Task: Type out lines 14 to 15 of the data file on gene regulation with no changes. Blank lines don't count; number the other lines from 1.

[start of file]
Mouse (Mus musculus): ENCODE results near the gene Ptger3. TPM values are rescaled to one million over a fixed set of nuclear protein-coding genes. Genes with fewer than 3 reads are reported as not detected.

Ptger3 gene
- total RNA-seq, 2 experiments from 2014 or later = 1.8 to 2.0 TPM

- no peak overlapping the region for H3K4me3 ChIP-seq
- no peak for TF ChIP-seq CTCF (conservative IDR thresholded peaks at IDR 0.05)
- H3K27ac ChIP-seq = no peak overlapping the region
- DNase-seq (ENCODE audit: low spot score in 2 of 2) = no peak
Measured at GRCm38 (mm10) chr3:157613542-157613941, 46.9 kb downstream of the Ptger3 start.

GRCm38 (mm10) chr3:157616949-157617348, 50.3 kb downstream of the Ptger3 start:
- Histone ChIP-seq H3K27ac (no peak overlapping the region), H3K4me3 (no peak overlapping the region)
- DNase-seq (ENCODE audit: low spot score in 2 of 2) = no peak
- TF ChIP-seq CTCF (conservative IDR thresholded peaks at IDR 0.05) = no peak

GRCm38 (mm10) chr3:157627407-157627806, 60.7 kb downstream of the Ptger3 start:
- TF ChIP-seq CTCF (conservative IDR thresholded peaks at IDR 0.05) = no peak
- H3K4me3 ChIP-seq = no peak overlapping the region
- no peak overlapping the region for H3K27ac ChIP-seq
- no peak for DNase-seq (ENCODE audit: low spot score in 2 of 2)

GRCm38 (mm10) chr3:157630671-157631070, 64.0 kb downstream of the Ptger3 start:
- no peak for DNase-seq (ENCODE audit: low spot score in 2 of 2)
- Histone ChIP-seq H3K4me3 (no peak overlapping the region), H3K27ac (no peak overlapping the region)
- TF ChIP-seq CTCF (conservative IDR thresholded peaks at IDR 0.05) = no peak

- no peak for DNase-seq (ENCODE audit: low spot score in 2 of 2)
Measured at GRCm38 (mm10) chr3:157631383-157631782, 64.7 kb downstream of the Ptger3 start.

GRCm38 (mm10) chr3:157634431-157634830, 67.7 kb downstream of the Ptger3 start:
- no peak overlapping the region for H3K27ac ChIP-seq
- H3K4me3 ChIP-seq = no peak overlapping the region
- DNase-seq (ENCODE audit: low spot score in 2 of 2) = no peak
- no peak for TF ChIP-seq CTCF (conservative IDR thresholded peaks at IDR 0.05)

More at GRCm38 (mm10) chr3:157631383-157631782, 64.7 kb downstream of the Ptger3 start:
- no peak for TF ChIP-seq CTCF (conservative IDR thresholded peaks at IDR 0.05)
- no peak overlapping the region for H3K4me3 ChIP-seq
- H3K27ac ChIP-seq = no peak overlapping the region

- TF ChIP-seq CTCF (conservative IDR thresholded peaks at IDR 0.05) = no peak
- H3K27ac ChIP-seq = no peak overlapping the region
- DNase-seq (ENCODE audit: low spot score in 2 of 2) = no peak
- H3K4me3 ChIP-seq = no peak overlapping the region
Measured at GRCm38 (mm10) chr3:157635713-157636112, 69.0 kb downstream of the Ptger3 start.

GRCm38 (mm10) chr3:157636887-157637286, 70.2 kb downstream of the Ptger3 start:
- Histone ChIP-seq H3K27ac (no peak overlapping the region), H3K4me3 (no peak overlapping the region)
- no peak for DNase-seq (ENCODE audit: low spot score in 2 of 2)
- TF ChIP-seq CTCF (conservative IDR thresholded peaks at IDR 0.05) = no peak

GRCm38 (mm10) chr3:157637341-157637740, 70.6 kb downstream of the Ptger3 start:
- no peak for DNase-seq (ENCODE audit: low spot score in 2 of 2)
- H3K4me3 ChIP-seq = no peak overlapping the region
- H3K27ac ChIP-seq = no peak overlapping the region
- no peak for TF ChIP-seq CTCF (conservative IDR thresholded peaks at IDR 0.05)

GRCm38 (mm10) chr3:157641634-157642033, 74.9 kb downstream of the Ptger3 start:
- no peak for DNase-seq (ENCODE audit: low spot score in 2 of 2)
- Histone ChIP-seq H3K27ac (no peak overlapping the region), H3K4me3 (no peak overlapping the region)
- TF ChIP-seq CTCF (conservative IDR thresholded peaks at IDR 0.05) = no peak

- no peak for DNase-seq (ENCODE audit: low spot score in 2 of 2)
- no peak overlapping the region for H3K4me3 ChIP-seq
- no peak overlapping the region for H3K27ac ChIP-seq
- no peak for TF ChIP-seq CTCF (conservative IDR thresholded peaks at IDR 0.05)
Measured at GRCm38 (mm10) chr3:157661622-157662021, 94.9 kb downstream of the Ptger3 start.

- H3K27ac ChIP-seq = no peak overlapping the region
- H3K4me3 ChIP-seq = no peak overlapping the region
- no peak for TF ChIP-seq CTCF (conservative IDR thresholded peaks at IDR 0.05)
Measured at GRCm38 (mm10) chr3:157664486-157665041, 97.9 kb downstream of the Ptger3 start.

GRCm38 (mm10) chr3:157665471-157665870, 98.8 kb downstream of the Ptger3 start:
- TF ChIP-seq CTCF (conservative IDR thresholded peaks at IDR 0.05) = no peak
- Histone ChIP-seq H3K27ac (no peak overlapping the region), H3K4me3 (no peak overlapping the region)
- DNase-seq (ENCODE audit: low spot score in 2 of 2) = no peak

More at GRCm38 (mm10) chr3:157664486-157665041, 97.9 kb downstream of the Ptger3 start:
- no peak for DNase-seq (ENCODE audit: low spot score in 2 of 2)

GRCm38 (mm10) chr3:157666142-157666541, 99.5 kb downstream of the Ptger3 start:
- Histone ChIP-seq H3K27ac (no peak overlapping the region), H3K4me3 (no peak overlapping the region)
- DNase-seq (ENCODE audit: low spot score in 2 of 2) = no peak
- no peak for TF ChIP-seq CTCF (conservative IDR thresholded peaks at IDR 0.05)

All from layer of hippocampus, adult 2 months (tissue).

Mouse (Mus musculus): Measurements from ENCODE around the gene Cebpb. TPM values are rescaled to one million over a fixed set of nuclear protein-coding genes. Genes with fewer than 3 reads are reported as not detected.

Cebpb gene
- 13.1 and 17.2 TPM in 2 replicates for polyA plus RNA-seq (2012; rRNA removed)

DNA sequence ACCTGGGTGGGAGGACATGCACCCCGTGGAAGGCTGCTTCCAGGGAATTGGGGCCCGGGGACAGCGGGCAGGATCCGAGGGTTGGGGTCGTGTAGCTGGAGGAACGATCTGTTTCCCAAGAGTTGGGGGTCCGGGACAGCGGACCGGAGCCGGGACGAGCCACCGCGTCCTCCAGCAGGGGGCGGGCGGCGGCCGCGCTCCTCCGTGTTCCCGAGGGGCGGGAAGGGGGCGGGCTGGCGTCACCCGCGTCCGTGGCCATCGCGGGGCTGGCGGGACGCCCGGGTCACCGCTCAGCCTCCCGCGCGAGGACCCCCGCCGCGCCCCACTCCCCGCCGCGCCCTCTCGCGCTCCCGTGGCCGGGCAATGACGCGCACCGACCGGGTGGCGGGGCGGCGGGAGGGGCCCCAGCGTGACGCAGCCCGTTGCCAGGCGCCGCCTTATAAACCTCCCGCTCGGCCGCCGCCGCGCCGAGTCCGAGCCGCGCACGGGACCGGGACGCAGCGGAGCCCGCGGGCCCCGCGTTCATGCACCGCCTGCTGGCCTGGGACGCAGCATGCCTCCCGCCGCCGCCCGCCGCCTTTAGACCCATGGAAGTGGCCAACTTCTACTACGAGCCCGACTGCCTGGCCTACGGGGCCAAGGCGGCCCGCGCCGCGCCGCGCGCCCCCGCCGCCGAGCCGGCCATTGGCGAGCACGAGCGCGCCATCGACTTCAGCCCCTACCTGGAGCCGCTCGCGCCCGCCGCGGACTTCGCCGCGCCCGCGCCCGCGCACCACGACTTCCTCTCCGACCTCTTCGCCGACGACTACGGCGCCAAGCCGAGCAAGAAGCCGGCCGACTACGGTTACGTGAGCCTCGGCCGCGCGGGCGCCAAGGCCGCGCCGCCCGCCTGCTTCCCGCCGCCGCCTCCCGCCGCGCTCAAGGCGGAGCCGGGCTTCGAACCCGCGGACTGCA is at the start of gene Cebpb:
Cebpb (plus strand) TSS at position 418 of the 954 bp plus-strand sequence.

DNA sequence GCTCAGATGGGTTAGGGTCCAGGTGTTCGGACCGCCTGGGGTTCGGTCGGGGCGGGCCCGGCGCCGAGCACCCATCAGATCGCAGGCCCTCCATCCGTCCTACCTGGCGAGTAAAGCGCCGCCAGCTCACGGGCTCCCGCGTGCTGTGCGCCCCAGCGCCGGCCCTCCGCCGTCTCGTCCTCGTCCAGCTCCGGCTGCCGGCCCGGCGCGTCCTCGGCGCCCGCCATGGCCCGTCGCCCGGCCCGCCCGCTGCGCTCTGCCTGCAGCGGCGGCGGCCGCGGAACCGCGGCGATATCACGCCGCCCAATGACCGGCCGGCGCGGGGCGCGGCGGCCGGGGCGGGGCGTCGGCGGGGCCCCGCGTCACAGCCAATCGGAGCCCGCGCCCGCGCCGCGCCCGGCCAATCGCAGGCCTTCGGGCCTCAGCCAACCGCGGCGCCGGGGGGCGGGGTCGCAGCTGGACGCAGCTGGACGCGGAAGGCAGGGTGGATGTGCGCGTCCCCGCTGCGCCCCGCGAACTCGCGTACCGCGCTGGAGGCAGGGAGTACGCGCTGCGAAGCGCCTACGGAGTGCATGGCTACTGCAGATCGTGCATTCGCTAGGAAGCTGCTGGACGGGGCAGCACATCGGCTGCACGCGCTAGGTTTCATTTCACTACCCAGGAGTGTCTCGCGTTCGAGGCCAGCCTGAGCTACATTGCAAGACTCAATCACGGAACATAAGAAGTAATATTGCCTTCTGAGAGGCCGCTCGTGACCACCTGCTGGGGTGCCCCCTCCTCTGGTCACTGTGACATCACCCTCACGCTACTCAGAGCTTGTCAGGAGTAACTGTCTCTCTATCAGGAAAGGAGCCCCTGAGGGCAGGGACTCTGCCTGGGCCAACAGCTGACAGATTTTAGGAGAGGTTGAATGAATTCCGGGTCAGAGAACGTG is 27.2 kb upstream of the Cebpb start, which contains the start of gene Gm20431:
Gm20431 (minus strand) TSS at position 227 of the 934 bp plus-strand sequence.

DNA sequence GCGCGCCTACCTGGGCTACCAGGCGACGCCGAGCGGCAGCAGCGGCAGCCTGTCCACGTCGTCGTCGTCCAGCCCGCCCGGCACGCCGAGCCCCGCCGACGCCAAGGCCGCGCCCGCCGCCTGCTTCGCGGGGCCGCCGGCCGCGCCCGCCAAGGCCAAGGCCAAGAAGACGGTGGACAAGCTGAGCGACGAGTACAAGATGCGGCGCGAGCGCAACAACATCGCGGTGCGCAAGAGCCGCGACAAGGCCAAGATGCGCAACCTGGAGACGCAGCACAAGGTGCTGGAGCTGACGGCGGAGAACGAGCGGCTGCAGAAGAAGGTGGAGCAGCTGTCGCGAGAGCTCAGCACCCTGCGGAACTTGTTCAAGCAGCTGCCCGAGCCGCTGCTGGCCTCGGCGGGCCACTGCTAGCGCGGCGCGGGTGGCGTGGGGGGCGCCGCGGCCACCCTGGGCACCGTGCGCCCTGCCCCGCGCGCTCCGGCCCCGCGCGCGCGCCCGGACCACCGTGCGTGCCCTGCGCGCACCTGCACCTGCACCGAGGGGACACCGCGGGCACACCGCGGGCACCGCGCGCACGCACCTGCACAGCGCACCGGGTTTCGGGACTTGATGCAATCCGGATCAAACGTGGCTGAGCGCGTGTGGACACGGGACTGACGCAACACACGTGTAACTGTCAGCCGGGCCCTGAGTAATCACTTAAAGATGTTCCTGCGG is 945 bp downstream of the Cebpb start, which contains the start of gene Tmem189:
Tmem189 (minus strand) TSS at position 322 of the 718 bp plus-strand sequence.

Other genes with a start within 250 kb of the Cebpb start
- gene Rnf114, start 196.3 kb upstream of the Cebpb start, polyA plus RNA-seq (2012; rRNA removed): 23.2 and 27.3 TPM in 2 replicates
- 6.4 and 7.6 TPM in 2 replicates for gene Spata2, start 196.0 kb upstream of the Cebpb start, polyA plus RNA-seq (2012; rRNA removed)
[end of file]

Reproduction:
- TF ChIP-seq CTCF (conservative IDR thresholded peaks at IDR 0.05) = no peak
- H3K4me3 ChIP-seq = no peak overlapping the region